Acoustic guitars with 7 to 10 strings are used in Russian, Brazilian, or Western classical music.
4. Acoustic or electric bass guitars: 4 to 6 strings
Bass guitars can have four to six strings based on the make/model. This applies to acoustic and electric bass guitars. Four-string bass guitars are the standard. They are tuned to E, A, D, and G, and students or beginners will most commonly use them to learn bass.
5 and 6-string bass guitars are considered extended range instruments. 5-string bass guitars add a low B into the mix while six-string basses add both a low B and high C.
There are some custom-built bass guitars with seven to fifteen bass guitar strings, but they are extremely niche iterations of the instrument.
Check out ‘Is Bass Easier Than Guitar?’ to learn the difference between the two instruments.
5. Lap steel guitars or Hawaiian guitars: 6 strings
Lapsteel or Hawaiian guitars are short-scale, square-neck electric guitars with six strings. These guitars are laid flat, which means a player will rest them on their lap or a case supported by legs.
They are tuned to an open chord or open tuning. The C6 open tuning is the most common tuning for lap steel guitars, but there are a variety of string layouts and tunings for the instrument.
6. Russian classical or gypsy guitars: 7 strings
Russian Guitars originated in, you guessed it, Russia in the 18th century. They are similar to a western 6-string acoustic guitar but have one additional string.
These guitars are tuned D, G, B, D, G, B, D, forming the chord G-major. Classical Russian guitars use nylon or gut strings. Gypsy-style Russian guitars have steel strings.
7. Eight-string baritone acoustic guitars: 8 strings
There have been a few notable 8-string baritone acoustic guitars made by Ibanez (AEL108MD), Guild (BT-258E), and Taylor (GT8). Unlike extended range electric guitars, these instruments have two doubled strings (A and D in standard baritone tuning) as on a 12-string guitar.
They are tuned to B E aA dB F# B. The doubled strings add chime to the midrange but don’t overwhelm the sound with a clang.
Plus, they hold their tuning better, which is a common problem with 12-strings guitars, and are easier to handle for most standard 6-string guitar players.
Read What are Baritone Guitars (Who Plays Them, & Why Use Them?) to know more.
8. Guitarlele: 6 Strings
A guitarlele is what you get when you cross a guitar with a ukulele. It also goes by the name of guilele, ukitar, and kiki.
These smaller-than-usual guitars have a 42 cm scale length and six strings. Musicians usually use high or low-tension nylon/classical strings for a guitarlele.
It is tuned to A, D, G, C, e, and a, the same as a standard guitar tuning transposed up to A (up a fourth). Or, you can think of it as a nylon guitar with a capo on the fifth fret.
9. Double-neck and multi-neck guitars: A lot!
Multi-neck guitars refer to acoustic or electric guitars or bass guitars with more than one fingerboard neck. They are fairly common and have been used by guitar players like John Petrucci, Joe Bonamassa, Michael Angelo Batio, Billy Sheehan, and many others.
It is hard to put a finger on the number of electric guitar strings in a multi-neck guitar as there are numerous possibilities to customize them.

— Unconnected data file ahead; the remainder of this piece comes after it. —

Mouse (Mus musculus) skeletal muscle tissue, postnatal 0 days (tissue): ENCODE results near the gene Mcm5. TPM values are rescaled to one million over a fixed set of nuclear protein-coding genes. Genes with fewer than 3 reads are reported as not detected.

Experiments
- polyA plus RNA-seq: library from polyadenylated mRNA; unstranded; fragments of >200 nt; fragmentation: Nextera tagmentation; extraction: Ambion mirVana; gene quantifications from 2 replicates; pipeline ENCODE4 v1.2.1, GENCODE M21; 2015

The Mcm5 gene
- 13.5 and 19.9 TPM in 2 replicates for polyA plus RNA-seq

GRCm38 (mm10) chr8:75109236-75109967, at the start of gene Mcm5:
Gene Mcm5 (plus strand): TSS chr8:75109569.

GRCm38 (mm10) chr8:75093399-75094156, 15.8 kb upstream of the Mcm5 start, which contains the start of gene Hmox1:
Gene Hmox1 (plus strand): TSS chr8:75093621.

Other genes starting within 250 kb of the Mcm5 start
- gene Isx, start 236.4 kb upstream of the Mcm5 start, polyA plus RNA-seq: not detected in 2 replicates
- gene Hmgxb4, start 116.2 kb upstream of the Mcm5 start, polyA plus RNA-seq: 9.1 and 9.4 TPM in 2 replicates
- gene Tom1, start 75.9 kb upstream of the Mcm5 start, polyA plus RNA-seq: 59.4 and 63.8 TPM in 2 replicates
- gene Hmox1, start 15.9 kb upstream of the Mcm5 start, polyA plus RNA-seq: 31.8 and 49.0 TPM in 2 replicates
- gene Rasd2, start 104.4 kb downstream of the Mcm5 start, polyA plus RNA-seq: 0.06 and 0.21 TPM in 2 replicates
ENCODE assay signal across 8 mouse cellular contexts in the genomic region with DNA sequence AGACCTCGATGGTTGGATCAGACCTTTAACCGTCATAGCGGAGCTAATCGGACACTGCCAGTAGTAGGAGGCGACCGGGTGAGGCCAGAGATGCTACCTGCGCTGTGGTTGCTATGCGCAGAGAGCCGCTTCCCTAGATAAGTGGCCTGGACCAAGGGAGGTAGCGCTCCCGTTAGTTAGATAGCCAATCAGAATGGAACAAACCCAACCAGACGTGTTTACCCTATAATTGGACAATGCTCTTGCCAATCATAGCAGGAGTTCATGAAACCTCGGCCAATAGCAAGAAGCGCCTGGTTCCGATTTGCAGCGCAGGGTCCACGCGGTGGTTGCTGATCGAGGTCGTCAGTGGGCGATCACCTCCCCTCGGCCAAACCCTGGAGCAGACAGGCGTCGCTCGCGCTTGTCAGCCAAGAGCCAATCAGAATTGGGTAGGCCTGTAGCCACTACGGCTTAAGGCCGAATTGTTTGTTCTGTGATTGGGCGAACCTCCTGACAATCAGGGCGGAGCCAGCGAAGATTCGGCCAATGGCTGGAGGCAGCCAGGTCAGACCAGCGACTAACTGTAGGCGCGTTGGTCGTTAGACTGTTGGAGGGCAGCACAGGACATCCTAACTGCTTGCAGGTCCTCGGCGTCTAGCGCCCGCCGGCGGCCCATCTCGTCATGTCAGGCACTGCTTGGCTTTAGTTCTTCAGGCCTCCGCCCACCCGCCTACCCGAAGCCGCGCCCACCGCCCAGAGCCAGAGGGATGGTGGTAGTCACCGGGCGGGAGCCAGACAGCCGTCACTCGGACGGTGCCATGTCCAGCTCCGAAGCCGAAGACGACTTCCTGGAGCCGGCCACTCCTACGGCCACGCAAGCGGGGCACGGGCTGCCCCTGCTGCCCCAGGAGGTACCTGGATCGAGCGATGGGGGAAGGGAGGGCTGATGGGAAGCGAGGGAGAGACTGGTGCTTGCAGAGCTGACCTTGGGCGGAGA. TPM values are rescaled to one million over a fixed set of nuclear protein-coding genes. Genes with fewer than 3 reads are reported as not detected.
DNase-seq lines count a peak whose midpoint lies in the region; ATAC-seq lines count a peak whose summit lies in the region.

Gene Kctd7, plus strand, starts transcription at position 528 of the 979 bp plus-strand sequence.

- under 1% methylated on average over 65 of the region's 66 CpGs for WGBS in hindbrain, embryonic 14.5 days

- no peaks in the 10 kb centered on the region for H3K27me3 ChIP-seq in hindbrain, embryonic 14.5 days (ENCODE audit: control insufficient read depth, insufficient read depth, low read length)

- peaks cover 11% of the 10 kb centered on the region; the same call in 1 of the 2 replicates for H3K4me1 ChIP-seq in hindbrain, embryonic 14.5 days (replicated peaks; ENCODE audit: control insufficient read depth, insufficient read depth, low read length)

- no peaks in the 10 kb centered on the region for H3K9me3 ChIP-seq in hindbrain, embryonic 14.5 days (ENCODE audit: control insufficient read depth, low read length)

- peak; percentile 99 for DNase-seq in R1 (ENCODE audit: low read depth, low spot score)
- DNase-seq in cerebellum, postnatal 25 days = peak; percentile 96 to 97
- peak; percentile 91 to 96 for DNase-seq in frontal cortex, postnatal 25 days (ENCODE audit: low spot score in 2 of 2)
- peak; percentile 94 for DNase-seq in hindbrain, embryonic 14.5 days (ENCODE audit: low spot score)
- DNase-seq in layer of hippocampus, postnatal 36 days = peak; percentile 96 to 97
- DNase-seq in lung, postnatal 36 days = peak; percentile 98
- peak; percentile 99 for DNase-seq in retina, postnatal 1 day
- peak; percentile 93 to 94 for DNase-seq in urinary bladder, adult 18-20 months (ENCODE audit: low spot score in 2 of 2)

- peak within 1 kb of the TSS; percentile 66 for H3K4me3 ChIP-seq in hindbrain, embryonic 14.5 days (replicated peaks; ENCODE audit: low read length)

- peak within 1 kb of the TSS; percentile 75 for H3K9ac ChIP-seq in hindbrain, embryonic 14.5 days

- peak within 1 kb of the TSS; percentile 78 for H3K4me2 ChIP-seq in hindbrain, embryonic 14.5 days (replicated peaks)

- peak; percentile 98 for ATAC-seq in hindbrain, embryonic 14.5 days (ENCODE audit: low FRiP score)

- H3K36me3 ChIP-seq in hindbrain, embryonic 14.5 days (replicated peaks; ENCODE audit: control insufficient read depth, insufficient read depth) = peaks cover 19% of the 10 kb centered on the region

They can have between two to five electric or bass guitar necks with a varying number of strings on each neck.
Double-neck guitars are the most common archetype of a multi-neck.
But they can be a combination of a 6-string guitar neck and a 4-string bass neck. Some famous double-necked guitars have a 6-string guitar neck with a 12-string guitar neck or a fretless 6-string guitar neck.
10. Harp Guitars: 7 to 17 strings
A harp guitar is a guitar with one or more unfretted “floating” strings that can be played open. The floating strings do not pass over the fretboard and thus cannot be fretted.
These strings act as bass notes and are used to create drones. Harp guitars can have 7 to 17 strings based on the design.
Harp guitars are for the most part acoustic instruments. They have been used by the likes of Andy McKee, Matt Thomas, Jimmy Page, and Antione Dufour.
There are some electric versions of the harp guitar used occasionally by virtuosos like Michael Hedges and John McLaughlin.
A brief history of guitar strings
Guitars are derived from the lute and are classified in the chordophone family of musical instruments.
Chordophones are instruments that make a sound when you vibrate a string stretched between two fixed points. Clearly, the strings are an integral part of the instrument.
It’s hard to pinpoint the origins of this instrument as historians cite various plucked instruments as the antecedents of the modern guitar.
But it is generally agreed upon that some early versions of the guitar had four strings and baroque guitars in the fifteenth century had five strings.
Guitar strings were made from the gut of sheep or other animals back in the day.
They were called catgut strings but have little to do with cats. Catgut is still used but lost favor after the introduction of synthetic core strings in 1947, a few years after DuPont invented Nylon.
Steel and metal strings debuted in the United States, a country with a penchant for metallurgy and a quest for louder guitars. Metal strings had their genesis in the Larson brothers who are credited for making the first steel string flat-top guitar.
Steel strings didn’t catch on right away. It took many decades before the design could be perfected close to what we call the modern guitar.
They were first featured in a Gibson L5, an acoustic jazz archtop guitar. Martin & Co started using them in the late 1920s.
As we saw, guitars can have a wide range of strings based on the design. The next time someone asks “how many strings does an electric guitar have,” you can quote all the variants from this article until they are enlightened, or they roll their eyes, which is more likely to happen.
We’ve covered the bulk of it, but I’m sure there are exceptions. The answers may change but one thing that remains constant, the thicker the string the lower the pitch. And the lower the pitch, the cooler the sound.
Yours truly, A Bass Player.